One more case in point. This time from the development literature. Urban unemployment is a common feature in underdeveloped economies. Both in the organized (or formal) sector and in the informal sector, urban unemployment leads to a whole host of symptoms such as gigantic slums, urban crime, etc.

Once again, the no-brainer solution is simple: increase employment opportunity in urban areas so that the unemployment rate goes down and thus cure the associated problems. Unfortunately, it is not that simple. By stimulating job creation in the urban sector, one can make the unemployment levels actually increase. How does that come about?

The confounding factor is that there is a vast pool of labor in the rural sector and the average wages in the rural (agricultural, mainly) sector is lower than the wages in the urban (modern) sector. This leads to rural-urban migration. By raising the probability of finding employment in the urban sector through policies that create more urban jobs, it accelerates rural-urban migration and perversely raises urban unemployment. (For details, see the Todaro model.)

The Todaro model has strong policy implications regarding development strategies. For example, efforts to reduce urban unemployment by stimulating job creation in the urban modern sector are likely to be stymied eventually, in that they will raise the likelihood of finding a good job and hence induce a greater flow of rural migrants. Todaro has argued far and wide that the best strategy to reduce urban problems in developing nations is to seriously promote rural development (economic opportunities plus amenities like health care and education).

Which brings us back to the Employment Guarantee Act.

It is a no-brainer that the EGA will make the poor better off all across the length and breadth of India. It will raise hundreds of millions out of poverty. India will finally become a wonderful developed economy. Oh why didn’t we think of this before?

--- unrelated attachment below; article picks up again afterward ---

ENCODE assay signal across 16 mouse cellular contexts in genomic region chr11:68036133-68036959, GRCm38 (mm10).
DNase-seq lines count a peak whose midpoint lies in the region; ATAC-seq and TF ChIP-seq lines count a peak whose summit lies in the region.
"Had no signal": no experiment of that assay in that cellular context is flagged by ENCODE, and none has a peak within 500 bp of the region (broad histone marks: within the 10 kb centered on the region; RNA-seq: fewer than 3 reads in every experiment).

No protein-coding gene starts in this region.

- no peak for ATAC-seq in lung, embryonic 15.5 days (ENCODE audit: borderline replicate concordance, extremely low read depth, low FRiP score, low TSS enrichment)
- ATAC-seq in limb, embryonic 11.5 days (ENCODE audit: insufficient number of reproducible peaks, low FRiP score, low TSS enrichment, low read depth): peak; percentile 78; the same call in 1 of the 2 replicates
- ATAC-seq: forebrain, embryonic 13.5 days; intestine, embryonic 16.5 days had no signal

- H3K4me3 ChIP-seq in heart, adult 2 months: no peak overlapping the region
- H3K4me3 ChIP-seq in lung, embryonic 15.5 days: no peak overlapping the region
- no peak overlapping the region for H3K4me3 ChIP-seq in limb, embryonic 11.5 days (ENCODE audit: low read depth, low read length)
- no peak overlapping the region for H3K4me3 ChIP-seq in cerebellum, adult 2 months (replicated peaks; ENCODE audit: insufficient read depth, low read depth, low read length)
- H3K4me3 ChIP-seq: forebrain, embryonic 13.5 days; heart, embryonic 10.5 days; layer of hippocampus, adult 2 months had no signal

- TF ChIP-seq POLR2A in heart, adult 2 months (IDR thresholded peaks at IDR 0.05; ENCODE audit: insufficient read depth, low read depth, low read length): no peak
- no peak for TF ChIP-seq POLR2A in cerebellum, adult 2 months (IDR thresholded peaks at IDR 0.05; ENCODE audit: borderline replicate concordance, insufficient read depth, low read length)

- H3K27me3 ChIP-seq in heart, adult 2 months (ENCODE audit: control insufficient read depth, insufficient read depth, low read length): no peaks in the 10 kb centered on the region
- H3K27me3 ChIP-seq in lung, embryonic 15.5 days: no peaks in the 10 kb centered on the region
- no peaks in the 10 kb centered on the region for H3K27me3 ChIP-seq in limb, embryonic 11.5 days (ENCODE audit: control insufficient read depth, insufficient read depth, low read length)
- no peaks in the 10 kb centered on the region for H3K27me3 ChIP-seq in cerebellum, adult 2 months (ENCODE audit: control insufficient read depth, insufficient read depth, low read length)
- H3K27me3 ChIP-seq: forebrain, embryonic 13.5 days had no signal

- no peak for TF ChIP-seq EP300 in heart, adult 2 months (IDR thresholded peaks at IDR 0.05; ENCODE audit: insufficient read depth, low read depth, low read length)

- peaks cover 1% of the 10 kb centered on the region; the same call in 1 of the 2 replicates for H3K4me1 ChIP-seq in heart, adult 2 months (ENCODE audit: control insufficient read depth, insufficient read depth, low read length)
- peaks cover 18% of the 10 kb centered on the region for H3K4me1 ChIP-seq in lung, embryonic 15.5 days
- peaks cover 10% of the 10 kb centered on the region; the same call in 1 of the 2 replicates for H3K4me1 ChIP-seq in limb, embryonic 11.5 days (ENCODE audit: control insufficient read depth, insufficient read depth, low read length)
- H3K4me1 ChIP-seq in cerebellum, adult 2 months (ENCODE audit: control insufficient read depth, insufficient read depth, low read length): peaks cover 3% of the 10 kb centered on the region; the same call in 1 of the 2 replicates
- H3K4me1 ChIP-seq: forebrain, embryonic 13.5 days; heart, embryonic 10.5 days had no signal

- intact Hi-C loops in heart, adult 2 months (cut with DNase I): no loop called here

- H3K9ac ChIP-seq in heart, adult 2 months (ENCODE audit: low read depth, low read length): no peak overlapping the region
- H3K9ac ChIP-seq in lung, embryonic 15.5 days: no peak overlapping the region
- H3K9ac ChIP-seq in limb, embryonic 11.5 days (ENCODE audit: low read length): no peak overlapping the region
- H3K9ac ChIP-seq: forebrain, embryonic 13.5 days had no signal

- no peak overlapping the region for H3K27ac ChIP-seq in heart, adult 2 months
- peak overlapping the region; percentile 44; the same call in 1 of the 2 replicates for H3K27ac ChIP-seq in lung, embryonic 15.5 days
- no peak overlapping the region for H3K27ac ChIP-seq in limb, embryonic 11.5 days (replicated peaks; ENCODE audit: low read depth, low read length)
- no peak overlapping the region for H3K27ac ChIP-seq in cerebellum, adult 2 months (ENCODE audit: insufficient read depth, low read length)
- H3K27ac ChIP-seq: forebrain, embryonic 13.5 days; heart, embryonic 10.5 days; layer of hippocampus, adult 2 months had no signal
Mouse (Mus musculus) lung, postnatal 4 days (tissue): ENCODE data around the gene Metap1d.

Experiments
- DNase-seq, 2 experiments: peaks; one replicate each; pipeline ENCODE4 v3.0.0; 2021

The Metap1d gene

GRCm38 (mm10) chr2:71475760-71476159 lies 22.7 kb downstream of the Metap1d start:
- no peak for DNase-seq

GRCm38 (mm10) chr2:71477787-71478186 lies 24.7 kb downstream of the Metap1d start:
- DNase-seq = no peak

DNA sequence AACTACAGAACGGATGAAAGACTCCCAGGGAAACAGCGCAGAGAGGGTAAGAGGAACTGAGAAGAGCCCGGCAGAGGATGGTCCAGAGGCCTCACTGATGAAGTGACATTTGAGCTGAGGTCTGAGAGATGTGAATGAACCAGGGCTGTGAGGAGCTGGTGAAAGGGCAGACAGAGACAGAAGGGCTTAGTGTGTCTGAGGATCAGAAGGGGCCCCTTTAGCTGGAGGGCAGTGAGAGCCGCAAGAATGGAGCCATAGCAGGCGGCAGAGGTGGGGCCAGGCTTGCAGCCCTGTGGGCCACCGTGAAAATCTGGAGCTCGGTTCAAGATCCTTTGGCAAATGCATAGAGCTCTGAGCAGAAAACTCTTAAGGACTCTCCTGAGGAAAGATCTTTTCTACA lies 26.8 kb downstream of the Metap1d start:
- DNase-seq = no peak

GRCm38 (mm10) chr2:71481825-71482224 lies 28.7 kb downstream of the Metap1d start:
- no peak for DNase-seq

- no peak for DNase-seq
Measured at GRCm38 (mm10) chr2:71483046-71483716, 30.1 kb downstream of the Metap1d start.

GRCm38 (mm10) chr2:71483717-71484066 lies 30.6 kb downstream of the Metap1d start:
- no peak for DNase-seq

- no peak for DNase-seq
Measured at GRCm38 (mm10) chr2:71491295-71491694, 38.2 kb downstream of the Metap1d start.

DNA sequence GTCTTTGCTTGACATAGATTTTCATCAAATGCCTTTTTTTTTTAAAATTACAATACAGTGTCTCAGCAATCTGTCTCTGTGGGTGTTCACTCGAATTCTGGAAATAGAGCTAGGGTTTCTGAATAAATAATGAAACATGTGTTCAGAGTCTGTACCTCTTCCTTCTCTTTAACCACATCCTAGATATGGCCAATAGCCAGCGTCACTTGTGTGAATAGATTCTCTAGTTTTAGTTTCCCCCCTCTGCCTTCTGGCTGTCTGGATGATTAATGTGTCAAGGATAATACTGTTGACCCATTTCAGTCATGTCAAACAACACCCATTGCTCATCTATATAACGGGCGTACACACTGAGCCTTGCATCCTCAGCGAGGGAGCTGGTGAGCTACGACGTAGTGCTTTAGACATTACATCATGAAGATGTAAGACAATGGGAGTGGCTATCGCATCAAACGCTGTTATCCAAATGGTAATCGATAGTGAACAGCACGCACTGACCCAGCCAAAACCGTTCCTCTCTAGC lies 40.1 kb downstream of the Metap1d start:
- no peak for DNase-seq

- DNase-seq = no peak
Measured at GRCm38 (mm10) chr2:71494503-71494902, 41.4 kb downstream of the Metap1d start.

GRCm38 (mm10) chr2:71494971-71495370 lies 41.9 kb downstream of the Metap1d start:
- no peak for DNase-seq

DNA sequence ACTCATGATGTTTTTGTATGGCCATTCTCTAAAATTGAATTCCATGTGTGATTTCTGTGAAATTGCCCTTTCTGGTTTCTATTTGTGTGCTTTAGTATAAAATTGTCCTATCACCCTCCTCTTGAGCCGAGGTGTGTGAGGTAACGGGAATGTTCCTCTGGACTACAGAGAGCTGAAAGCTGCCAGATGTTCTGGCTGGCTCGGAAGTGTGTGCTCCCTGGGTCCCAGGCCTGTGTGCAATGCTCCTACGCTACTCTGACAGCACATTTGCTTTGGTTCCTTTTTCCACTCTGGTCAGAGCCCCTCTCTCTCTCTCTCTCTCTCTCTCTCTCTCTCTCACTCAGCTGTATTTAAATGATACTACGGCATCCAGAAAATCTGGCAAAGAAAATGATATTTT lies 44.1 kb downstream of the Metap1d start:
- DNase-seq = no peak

If you believe that, I have a red-colored bridge across the Golden Gate which I would dearly like to sell to you for a throw-away price of only $10,000. Send me a check and I will Fedex you the title to the bridge. It is a very nice bridge. The view is totally incredible. People come from all over the world and take tons of pictures. You will not regret your purchase. Money back guarantee if you are not fully satisfied with your purchase. To the first 100 people who send in their checks, I will throw in the Bay Bridge as a free bonus in the whole deal.

Here, I will go out on a limb and predict that if ever this EGA is implemented, it will actually increase the level of poverty and the number of poor in India. It will drag those at the margins of poverty deeper into poverty. The only guaranteed effect will be an absolute increase in the amount of corruption and some politicians will make obscene amounts of money.

As they say on TV, stay tuned. Details at 11.

[See “The National Rural Employment Guarantee Scheme” and “The Importance of Producing Stuff“.]